Is art mere faithful representation, an aesthetically pleasing image, a concept, a symbol or something that lifts us out of our ordinary, everyday, problem solving, beta wave consciousness, into our higher mind where we can access the deeper, broader awareness of the metaphysical realm?
Go into any homeware store and you will find factory reproduced canvas’s with tasteful, contemporary, geometric designs painted or printed on them. But are these pictures, however well composed in terms of colour and design, really art?
When I look at Van Gogh’s Iris’s I don’t just see a beautifully composed design that will add colour to my walls, impress my friends, or compliment my furnishings I see the visual metaphor for how it feels to be alone in a crowd. The white Iris, just off centre, not jostling, nor particularly well lit, obscure and unremarkable, yet extraordinary for its difference from the wild colour surrounding it.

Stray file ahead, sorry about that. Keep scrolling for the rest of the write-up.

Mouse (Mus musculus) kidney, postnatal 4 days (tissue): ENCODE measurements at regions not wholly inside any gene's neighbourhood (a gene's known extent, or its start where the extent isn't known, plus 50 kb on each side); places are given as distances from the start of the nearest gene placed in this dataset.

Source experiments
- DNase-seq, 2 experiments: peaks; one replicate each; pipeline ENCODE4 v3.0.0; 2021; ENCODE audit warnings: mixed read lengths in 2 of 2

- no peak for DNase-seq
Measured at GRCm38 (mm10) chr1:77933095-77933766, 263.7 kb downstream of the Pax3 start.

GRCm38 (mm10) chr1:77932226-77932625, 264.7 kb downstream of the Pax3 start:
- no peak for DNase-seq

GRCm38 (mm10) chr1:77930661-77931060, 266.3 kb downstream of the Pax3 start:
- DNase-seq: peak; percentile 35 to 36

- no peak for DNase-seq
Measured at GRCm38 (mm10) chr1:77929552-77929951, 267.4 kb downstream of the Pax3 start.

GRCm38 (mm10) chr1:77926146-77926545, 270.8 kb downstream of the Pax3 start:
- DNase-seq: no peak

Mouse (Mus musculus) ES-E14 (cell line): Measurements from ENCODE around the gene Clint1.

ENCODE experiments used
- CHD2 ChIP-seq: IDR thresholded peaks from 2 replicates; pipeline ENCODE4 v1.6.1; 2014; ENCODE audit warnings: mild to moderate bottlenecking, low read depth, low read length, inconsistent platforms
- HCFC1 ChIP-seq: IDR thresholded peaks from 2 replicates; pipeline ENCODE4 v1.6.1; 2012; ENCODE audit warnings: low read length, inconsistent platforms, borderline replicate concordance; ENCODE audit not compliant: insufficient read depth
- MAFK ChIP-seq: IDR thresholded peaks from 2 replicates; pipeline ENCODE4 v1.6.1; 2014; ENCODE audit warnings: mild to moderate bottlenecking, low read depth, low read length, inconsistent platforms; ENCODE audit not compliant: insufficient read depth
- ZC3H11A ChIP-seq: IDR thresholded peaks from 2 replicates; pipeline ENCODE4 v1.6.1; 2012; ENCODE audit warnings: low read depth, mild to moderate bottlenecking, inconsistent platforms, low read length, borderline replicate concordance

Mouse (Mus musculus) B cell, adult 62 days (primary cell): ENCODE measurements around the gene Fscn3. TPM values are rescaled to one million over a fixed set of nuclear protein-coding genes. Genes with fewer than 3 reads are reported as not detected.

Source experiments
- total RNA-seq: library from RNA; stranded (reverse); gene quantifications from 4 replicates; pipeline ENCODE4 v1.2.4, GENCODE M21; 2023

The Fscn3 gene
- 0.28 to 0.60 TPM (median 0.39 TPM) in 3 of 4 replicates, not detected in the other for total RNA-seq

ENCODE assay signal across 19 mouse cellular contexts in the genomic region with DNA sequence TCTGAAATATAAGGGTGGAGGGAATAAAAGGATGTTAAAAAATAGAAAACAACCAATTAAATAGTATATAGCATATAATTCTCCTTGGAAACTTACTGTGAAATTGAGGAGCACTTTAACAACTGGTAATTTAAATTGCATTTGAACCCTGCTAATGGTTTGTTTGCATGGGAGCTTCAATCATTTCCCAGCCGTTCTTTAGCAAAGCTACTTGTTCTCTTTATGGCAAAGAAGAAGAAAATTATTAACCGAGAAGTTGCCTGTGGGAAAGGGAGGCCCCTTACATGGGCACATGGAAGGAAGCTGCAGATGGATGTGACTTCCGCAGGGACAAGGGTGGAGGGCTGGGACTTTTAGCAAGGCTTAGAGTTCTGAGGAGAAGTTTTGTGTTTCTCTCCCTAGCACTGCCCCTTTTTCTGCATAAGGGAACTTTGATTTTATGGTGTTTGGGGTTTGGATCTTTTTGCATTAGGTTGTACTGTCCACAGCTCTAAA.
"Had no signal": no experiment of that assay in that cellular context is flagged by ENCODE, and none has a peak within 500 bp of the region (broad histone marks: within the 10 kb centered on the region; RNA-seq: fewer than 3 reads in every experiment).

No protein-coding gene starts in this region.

It could be argued that Andy Warhol created vacuous, throwaway, superficial designs rather than art but that would be to forget that the concept behind his mundane images of celebrities such as Marilyn Monroe or everyday commodities such as Campbells soup tins was to present the question of what really constituted art to his audience. With this the work itself, rendered in canvas and ink became more than its medium, it questioned concepts such as value, meaning, consumerism, scarcity and demand. Could there be a more relevant question for art to ask in the modern age?
Great art is able to fuse both meaning and beauty. It is able to reveal the hardest truths, ask the deepest, most taboo questions, elevate our humanity and bestow dignity upon the most mundane human tasks. Great art expresses both the core experiences of our shared humanity and our most sublime aspirations. Most radically, it perhaps even infers that paradoxically, our deepest truth may also be our most transcendent.